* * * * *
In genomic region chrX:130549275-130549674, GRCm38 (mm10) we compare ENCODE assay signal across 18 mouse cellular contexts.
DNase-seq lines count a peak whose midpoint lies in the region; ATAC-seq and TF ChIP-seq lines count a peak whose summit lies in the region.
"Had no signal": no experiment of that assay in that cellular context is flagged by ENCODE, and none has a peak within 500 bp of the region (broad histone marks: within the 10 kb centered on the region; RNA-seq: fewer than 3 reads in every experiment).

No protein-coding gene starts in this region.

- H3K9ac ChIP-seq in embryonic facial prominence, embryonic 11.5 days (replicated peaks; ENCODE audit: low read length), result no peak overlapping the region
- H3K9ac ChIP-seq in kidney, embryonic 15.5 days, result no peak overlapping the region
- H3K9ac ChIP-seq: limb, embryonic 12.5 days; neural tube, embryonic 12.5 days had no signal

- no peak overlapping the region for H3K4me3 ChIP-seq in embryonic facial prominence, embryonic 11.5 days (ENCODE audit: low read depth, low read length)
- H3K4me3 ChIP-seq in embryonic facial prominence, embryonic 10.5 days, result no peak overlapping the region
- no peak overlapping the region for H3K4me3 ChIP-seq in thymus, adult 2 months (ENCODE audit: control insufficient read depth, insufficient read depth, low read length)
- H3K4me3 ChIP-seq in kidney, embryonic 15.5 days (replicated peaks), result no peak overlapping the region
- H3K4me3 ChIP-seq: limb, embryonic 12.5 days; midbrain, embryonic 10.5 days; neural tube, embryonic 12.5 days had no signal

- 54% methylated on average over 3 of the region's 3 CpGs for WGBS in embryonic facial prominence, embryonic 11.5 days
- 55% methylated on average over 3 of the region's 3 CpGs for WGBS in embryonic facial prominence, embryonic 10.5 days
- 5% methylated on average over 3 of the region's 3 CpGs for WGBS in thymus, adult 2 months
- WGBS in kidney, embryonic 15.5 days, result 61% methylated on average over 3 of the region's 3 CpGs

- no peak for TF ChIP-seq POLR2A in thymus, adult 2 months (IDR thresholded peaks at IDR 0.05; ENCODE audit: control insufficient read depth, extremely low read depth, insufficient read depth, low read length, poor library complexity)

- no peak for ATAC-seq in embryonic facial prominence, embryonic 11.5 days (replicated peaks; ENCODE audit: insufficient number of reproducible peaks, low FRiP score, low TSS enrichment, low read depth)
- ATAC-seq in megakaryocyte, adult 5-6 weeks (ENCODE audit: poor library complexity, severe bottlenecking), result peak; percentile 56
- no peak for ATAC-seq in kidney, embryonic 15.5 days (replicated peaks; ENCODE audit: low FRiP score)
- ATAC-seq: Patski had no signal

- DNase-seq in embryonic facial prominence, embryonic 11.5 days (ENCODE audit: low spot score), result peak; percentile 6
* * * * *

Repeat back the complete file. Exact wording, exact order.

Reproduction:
In genomic region chrX:130549275-130549674, GRCm38 (mm10) we compare ENCODE assay signal across 18 mouse cellular contexts.
DNase-seq lines count a peak whose midpoint lies in the region; ATAC-seq and TF ChIP-seq lines count a peak whose summit lies in the region.
"Had no signal": no experiment of that assay in that cellular context is flagged by ENCODE, and none has a peak within 500 bp of the region (broad histone marks: within the 10 kb centered on the region; RNA-seq: fewer than 3 reads in every experiment).

No protein-coding gene starts in this region.

- H3K9ac ChIP-seq in embryonic facial prominence, embryonic 11.5 days (replicated peaks; ENCODE audit: low read length), result no peak overlapping the region
- H3K9ac ChIP-seq in kidney, embryonic 15.5 days, result no peak overlapping the region
- H3K9ac ChIP-seq: limb, embryonic 12.5 days; neural tube, embryonic 12.5 days had no signal

- no peak overlapping the region for H3K4me3 ChIP-seq in embryonic facial prominence, embryonic 11.5 days (ENCODE audit: low read depth, low read length)
- H3K4me3 ChIP-seq in embryonic facial prominence, embryonic 10.5 days, result no peak overlapping the region
- no peak overlapping the region for H3K4me3 ChIP-seq in thymus, adult 2 months (ENCODE audit: control insufficient read depth, insufficient read depth, low read length)
- H3K4me3 ChIP-seq in kidney, embryonic 15.5 days (replicated peaks), result no peak overlapping the region
- H3K4me3 ChIP-seq: limb, embryonic 12.5 days; midbrain, embryonic 10.5 days; neural tube, embryonic 12.5 days had no signal

- 54% methylated on average over 3 of the region's 3 CpGs for WGBS in embryonic facial prominence, embryonic 11.5 days
- 55% methylated on average over 3 of the region's 3 CpGs for WGBS in embryonic facial prominence, embryonic 10.5 days
- 5% methylated on average over 3 of the region's 3 CpGs for WGBS in thymus, adult 2 months
- WGBS in kidney, embryonic 15.5 days, result 61% methylated on average over 3 of the region's 3 CpGs

- no peak for TF ChIP-seq POLR2A in thymus, adult 2 months (IDR thresholded peaks at IDR 0.05; ENCODE audit: control insufficient read depth, extremely low read depth, insufficient read depth, low read length, poor library complexity)

- no peak for ATAC-seq in embryonic facial prominence, embryonic 11.5 days (replicated peaks; ENCODE audit: insufficient number of reproducible peaks, low FRiP score, low TSS enrichment, low read depth)
- ATAC-seq in megakaryocyte, adult 5-6 weeks (ENCODE audit: poor library complexity, severe bottlenecking), result peak; percentile 56
- no peak for ATAC-seq in kidney, embryonic 15.5 days (replicated peaks; ENCODE audit: low FRiP score)
- ATAC-seq: Patski had no signal

- DNase-seq in embryonic facial prominence, embryonic 11.5 days (ENCODE audit: low spot score), result peak; percentile 6